July 8, 2017

Get started at http://www.coderdojokc.com/today

Welcome to CoderDojoKC! Let’s get you started!

Looking for something to do? Practice your typing skills! Typing.io is a great way to keep your fingers nimble and learn where some of those tricky keys are located.

Are you working on the debugging challenge? Remix it here!

Step One: Wifi

1. Open up your internet connection and connect to “Fiber Public WiFi

2. Can’t connect? See if you can get to the wifi sign-in at http://google.com/fiber

3. Still can’t connect? Raise your hand and a mentor will get you a hotspot to connect to.

4. We recommend using the Google Chrome browser.

Step Two: Start Learning!

If you don’t know which programming language to start learning, we recommend Scratch (if Scratch is not to your speed, check out the typing.io link in the sidebar on the right).

You will need a parent or guardian’s help to create a Scratch login:

  1. Click “Join Scratch” in the upper right-hand corner of the Scratch site.
  2. Create a username that does not include your real name.
  3. Think of a password that you can remember easily. You should have your parent or guardian write this down and save it.
  4. Click “Next” and continue following the directions. You will need a valid email address (yours or your guardian’s) to continue.

Once you have a Scratch login, use the links below to build something awesome.

Step Three: Learn to Code

1. Are you brand new to coding? Start with Codecademy (recommended for 13 years & up) or Scratch (recommended for 12 years & under).  Want to try building your own phone application? Check out App Inventor! Be sure to create an account and write down your username and password so you won’t forget!

2. Do you have a little coding under your belt? Are you ready to learn more? Check out these fun games:

3. Were you working on a project from our last session? Feel free to continue on that, and ask mentors if you need any help!

4. Get started on the new project. We can’t wait to see what you create!

Step Four: Check Out the Projects

Mastery – Feeling masterful? Check out the requirements for our mastery badges. You can earn cool pins!

Today’s theme: Vacation: Go somewhere else!

Today’s Concept: Text & User Input

If you ask almost any developer-mentor in this room who they write programs for, they will all tell you that they write them for clients, other people. All of these programs rely upon input from those other people in order to be useful. If you think about the games that you love to play, those games are fun to play because they rely upon some kind of input from you — it could be the press of a button, wiggling a joystick, or typing an answer. Today, we’ll look at the a user typing in text in order to provide input for your program.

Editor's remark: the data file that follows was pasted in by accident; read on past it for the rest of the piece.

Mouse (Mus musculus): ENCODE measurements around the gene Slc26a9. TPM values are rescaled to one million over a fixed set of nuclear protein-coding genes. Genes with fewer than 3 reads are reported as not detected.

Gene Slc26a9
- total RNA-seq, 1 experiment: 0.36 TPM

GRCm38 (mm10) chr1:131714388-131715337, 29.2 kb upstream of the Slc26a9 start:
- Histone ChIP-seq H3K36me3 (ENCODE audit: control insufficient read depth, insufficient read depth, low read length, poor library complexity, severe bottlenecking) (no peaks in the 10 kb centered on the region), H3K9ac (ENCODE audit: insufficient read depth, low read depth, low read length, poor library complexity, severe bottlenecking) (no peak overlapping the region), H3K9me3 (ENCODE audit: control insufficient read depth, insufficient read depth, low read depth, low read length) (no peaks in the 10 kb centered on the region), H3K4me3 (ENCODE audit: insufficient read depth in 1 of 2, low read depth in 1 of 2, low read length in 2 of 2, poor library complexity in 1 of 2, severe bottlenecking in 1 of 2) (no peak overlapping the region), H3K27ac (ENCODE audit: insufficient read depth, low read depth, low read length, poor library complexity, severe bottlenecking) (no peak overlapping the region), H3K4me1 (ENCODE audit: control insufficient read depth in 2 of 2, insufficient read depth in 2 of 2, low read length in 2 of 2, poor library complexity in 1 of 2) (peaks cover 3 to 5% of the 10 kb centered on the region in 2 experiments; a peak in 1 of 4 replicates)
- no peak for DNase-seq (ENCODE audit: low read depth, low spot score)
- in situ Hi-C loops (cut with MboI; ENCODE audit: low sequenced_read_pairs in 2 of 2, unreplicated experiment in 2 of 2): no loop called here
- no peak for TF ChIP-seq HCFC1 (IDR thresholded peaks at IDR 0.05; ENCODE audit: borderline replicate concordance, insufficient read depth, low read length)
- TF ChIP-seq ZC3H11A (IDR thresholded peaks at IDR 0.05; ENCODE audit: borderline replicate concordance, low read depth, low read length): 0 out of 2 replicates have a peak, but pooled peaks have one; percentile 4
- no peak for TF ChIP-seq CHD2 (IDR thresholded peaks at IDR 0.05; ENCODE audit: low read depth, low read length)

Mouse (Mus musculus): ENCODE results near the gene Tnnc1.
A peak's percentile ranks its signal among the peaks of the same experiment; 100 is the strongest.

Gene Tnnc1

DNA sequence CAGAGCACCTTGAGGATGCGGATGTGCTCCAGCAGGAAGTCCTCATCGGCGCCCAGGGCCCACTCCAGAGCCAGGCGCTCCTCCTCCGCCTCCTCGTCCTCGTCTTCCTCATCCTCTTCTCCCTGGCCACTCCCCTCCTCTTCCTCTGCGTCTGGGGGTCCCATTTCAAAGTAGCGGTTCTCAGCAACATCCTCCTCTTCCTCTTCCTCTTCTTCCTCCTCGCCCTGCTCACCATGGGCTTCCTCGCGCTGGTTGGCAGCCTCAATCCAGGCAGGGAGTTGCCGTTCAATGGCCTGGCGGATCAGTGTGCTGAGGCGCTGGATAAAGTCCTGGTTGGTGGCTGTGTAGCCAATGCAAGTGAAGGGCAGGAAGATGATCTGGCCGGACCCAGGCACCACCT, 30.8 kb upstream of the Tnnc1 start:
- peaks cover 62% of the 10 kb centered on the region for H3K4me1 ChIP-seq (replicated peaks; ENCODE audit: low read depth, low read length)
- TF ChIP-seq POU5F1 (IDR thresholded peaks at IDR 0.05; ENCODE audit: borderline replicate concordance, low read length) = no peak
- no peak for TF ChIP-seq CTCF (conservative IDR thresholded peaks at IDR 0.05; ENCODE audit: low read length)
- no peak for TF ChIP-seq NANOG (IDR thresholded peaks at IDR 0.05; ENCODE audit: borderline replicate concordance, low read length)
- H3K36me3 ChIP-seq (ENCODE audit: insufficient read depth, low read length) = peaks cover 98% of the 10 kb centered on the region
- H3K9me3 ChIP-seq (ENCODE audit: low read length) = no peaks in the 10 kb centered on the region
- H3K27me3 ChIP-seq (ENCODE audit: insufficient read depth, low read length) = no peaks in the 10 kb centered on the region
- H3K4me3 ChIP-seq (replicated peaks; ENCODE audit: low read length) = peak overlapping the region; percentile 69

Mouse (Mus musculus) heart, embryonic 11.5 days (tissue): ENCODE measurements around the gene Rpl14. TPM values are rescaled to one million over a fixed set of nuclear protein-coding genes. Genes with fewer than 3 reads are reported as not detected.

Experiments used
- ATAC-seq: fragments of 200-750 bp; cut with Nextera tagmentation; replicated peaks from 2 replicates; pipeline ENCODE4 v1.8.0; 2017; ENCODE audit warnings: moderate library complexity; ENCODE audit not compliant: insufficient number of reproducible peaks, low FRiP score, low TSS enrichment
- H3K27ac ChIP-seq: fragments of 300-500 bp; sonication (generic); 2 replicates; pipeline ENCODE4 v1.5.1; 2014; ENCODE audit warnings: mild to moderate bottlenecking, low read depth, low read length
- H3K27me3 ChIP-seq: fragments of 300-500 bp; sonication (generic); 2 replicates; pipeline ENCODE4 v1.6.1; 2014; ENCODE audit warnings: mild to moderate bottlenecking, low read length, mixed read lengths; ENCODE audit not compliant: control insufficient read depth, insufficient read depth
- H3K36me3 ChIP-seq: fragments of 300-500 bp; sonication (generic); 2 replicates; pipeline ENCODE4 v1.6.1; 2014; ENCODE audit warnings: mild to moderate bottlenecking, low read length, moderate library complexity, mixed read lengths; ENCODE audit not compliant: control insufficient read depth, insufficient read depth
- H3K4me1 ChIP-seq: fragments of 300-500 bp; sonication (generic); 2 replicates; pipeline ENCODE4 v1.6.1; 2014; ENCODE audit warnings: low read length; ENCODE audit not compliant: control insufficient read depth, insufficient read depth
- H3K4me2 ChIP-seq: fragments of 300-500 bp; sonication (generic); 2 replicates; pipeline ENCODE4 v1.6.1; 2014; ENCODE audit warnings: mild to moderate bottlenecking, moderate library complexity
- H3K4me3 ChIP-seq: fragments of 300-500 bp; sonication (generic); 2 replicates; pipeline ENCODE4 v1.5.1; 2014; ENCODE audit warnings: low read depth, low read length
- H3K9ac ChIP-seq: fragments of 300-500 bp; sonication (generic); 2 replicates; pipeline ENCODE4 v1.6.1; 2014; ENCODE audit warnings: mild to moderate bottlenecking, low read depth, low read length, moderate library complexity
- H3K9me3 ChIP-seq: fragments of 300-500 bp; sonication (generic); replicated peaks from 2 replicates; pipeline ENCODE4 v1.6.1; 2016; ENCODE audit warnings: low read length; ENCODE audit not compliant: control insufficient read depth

In Scratch, we have one way of getting user input as text: Scratch: Ask and Wait. This will ask for input and store that input as an answer variable that you can use later: Scratch: Answer Variable.

If you ask several questions, you will want to store each of those answers in a different variable before asking another question. Scratch: Set answer to variable

In JavaScript, you can get user input by using a form. A form can take in text, ask questions where the user has to select either “yes” or “no,” offer a dropdown list for users to select one or more options, and others. Each form part should have a unique ID since that the answer to that part of the form will be tied to the ID.

<input type="text" id="place">
<button type="submit" id="submit">Submit</button>

In JavaScript, you would then pull information out of that form to be used in your code. You can do that by assigning the data tied to those form part IDs to variables.

var place = document.querySelector("#place");

You can then show that answer in a string by using string concatenation.

"I love " + place.value + ", it is such a cool place to visit!"

The Mozilla Developer Network has a great introduction to forms if you’d like to learn more about creating forms in HTML.

For today’s session, we want to see at least two things in order to be eligible for presenting to the group: The theme of going somewhere and the use of text input.

Example Project:

See the Pen Vacation Form by Eric Poe (@ericpoe) on CodePen.

Step Five: Show Off!

Did you create something awesome based off of one of these projects? Come present it on stage! Presentations will start at 11:30 am. Let a mentor know you want to show off your work. Scratch projects that will be presented will be added the CoderDojoKC Studio by a mentor.

**Presentations may not contain any politics, violence, gore, or bad words. (And we’re counting “sucks” as a bad word!)